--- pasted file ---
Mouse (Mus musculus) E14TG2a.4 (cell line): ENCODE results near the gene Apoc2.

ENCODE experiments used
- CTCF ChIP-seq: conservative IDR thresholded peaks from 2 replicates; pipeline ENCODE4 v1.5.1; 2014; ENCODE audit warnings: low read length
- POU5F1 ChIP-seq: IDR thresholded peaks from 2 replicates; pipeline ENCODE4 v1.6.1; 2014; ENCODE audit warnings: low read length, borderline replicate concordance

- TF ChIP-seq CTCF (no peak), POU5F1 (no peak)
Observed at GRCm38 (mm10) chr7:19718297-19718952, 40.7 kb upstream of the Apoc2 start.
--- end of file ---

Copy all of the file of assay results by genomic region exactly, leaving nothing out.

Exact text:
Mouse (Mus musculus) E14TG2a.4 (cell line): ENCODE results near the gene Apoc2.

ENCODE experiments used
- CTCF ChIP-seq: conservative IDR thresholded peaks from 2 replicates; pipeline ENCODE4 v1.5.1; 2014; ENCODE audit warnings: low read length
- POU5F1 ChIP-seq: IDR thresholded peaks from 2 replicates; pipeline ENCODE4 v1.6.1; 2014; ENCODE audit warnings: low read length, borderline replicate concordance

- TF ChIP-seq CTCF (no peak), POU5F1 (no peak)
Observed at GRCm38 (mm10) chr7:19718297-19718952, 40.7 kb upstream of the Apoc2 start.